YIDFF 2009 New Asian Currents
Green Rocking Chair
An Interview with Roxlee (Director)

Family, History, Film—“The Baybayin Writing System Is Like a Work of Art”

Q: Please tell us about the relationship between the written languages and the history of the Philippines.

R: The Baybayin writing system was used by Filipinos before they were colonized by Spain. The Spanish introduced Christianity and the Roman alphabet. To exercise their influence, they forced the written languages that Filipinos originally used into obsolescence.

Q: There was a scene where the alphabet of the Mangyan tribe was being taught. Is the Mangyan writing system still used in parts of the Philippines?

R: Mangyan and Baybayin are very similar, but a little different. Baybayin is hardly used at all, but Mangyan is still in use. Baybayin is the true original written language of the Philippines. When I started making the film, I thought about searching for Baybayin as it was the written language that was originally used, but part of the way through I learned that the similar Mangyan writing system is still being used, and so I became interested in that too.

Q: What kind of connection is there between the scenes with the KKK [Katipunan] and the ones about these writing systems?

R: KKK [Kataas-taasan Kagalang-galangang Katipunan ng mga Anak ng Bayan, “Supreme and Venerable Society of the Children of the Nation” in English] is the abbreviated name of an underground resistance movement that fought the Spanish. In a way, the Filipinos beat the Spanish in the 19th century. That’s to say, they were unable to completely eradicate Baybayin, and it is still found in some places to this day, surviving.

Q: So that’s how it relates to [Filipino nationalist] José Rizal . . .

R: That’s right. He produced various writings and pictures in defiance of the Spanish. To symbolize Rizal, a man appears waving a KKK flag. The original story for the animated sequence featured in the film, “The Monkey and the Turtle,” was written to oppose the Spanish, and it symbolizes the relationship between Spain (the monkey) and the Philippines (the turtle).

Q: Your previous films were mostly abstract or about things of personal interest to you, and purely animation. For this film your focus was reflecting on history, and this surprised me. Also, by mixing the writing systems and the unique history of the Philippines with family episodes throughout the film, it seemed you were attempting to comprehend the history as your own, and as part of yourself. Why did that kind of perspective emerge?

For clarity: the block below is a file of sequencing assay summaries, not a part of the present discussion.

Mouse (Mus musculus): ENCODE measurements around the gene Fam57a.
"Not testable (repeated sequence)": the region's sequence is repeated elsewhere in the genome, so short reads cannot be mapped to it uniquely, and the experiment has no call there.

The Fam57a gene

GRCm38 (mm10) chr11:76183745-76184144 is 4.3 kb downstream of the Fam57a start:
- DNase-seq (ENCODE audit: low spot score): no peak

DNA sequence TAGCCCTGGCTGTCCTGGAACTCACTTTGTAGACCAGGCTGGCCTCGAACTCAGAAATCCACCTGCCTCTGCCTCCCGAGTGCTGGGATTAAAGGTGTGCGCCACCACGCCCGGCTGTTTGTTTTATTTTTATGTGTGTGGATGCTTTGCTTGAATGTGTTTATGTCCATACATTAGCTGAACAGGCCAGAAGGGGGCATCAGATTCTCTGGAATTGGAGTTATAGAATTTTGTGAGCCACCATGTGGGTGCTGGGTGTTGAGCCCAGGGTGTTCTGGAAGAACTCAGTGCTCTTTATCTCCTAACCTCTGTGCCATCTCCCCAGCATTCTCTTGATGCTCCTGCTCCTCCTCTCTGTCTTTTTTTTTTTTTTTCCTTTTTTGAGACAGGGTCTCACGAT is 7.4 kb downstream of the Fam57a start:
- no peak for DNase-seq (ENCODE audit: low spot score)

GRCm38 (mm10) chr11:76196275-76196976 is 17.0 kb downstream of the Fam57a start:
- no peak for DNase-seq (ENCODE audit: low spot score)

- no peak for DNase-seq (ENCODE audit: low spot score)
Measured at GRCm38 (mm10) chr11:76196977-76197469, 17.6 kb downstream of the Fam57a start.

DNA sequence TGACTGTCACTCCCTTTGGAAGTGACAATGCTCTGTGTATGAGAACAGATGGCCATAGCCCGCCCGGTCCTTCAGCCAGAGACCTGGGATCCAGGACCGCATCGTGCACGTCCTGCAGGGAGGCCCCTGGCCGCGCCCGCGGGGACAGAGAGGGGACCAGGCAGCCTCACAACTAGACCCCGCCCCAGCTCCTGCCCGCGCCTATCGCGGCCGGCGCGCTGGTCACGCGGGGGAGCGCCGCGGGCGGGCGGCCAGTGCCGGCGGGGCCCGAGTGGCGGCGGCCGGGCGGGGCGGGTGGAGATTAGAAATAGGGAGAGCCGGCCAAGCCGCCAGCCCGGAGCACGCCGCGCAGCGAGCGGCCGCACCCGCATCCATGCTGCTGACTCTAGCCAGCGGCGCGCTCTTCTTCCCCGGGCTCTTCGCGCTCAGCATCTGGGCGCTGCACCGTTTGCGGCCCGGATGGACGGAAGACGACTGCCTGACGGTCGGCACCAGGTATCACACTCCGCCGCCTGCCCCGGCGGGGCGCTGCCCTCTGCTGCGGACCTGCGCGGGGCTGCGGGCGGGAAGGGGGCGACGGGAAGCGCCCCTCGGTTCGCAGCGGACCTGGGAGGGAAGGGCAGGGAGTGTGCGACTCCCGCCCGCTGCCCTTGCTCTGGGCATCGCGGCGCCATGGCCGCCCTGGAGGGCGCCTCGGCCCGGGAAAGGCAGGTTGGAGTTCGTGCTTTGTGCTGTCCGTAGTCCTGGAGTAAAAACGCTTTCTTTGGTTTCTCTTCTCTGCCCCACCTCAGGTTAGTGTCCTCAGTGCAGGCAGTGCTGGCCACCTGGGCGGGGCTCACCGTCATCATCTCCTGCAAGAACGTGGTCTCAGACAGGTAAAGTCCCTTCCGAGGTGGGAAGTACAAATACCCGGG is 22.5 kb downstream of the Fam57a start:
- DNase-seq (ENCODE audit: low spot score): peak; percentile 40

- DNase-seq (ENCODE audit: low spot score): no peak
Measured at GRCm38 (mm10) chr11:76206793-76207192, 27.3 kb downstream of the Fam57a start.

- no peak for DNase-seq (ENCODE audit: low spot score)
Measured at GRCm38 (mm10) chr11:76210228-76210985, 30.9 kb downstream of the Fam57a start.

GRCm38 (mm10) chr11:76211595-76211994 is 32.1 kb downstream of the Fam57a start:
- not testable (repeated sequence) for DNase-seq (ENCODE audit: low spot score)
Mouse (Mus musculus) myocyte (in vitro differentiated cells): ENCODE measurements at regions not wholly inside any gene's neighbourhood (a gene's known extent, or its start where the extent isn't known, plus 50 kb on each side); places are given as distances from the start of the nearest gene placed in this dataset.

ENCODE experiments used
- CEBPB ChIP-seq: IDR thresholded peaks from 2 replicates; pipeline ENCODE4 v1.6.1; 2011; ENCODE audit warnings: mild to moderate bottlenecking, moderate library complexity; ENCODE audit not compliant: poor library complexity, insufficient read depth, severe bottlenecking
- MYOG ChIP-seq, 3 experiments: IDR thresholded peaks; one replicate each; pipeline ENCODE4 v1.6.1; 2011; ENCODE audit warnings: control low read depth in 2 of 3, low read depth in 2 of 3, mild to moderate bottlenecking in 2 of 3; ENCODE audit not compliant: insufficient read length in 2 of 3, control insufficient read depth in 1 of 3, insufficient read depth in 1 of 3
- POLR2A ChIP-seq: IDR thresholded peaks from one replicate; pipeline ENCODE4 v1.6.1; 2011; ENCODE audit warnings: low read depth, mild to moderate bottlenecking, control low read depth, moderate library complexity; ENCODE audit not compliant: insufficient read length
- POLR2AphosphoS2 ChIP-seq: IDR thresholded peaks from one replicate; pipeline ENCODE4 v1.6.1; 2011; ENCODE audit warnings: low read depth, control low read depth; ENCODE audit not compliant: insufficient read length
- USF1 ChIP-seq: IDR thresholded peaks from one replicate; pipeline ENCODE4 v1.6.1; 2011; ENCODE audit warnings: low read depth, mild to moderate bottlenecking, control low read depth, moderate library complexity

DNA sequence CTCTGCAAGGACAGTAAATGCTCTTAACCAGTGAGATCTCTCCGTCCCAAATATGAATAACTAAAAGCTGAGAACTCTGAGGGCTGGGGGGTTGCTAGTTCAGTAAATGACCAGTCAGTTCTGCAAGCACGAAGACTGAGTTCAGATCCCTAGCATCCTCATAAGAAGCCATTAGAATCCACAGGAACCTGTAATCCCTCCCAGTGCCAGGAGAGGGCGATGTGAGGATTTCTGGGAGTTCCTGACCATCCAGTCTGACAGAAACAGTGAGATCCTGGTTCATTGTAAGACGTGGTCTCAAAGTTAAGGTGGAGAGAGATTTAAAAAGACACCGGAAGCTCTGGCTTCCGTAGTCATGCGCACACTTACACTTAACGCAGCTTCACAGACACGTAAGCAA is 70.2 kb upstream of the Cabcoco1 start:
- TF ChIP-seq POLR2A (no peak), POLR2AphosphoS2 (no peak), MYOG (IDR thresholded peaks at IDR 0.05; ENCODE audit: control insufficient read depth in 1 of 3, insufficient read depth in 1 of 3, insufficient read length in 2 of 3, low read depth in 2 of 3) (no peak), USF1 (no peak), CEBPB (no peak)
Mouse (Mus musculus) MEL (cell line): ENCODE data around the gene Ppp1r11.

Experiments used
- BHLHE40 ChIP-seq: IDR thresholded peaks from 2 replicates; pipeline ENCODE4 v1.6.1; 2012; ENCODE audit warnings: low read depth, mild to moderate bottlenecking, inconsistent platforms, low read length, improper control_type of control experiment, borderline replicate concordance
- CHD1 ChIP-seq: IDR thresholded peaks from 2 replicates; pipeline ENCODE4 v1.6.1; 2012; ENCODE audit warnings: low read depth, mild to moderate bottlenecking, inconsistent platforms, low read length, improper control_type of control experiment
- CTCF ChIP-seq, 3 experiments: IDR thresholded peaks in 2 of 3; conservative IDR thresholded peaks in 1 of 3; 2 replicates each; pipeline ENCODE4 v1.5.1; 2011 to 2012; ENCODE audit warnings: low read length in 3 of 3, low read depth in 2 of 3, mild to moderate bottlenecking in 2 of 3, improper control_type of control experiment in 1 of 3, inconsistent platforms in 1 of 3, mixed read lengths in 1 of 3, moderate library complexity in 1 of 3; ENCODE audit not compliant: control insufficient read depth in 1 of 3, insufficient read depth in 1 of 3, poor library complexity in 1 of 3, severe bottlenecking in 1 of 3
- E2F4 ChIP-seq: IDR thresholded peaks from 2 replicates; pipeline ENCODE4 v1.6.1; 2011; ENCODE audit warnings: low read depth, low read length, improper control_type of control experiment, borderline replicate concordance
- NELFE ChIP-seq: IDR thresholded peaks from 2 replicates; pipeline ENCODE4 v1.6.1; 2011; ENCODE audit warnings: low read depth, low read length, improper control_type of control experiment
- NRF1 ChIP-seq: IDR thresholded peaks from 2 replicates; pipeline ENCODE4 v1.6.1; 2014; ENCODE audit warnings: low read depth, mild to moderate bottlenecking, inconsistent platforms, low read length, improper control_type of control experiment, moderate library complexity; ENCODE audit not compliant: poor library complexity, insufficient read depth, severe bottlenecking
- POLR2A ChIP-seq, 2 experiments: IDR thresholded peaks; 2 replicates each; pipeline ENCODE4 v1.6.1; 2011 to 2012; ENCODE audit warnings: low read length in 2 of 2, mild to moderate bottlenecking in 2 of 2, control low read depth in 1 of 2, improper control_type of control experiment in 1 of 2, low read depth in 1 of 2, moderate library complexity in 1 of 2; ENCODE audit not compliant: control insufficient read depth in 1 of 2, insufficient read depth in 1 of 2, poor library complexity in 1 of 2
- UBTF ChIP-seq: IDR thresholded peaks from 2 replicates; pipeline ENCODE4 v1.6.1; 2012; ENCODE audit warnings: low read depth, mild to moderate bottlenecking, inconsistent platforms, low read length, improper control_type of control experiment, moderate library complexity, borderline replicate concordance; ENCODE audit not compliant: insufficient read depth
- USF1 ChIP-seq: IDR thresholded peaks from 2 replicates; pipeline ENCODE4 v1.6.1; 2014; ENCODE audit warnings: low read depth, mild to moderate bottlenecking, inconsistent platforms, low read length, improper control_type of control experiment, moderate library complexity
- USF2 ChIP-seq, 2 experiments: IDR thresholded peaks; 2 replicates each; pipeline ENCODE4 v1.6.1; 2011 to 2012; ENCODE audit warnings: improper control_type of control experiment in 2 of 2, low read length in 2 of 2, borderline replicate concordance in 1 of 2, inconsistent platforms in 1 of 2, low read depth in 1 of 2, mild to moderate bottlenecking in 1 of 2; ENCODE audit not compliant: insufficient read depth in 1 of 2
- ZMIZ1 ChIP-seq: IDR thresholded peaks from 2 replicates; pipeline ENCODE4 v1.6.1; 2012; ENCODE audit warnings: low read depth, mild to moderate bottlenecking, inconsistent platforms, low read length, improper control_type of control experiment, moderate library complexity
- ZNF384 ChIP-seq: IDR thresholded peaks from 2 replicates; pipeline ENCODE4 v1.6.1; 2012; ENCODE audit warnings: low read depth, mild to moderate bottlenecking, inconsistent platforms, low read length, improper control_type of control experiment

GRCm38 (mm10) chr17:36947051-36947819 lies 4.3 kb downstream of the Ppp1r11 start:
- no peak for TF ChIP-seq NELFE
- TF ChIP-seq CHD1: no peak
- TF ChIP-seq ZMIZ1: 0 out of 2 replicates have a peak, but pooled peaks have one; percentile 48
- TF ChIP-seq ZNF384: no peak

R: My work is certainly changing in that way. You understand it very well, including what I am doing now. So much so that there’s no need for me to explain any more than you have already.

Q: I hear that you spent two years filming, and this is an unprecedentedly long film for you, exceeding one hour. I sensed that you had a strong motivation that can’t be completely explained by the fact that you now have a family of your own, but is that the case?

R: I’ve definitely been inspired significantly by my family. My desire to make a new film sprang from having a family. So my son also appears in the film. In addition to that, I was also heavily influenced by the Baybayin language itself. The first time I saw it, I thought it was like a work of art. It’s for that very reason that I also made the animated sequence using it. Its curves and form alone seem very beautiful to me. And that’s why I made this film.

(Compiled by Shiba Katsuhiro)

Interviewers: Shiba Katsuhiro, Masuya Shoko / Interpreter: Arai Yuka / Translator: Don Brown
Photography: Sasaki Tomoko / Video: Morito Satoko, Murayama Hideaki / 2009-10-12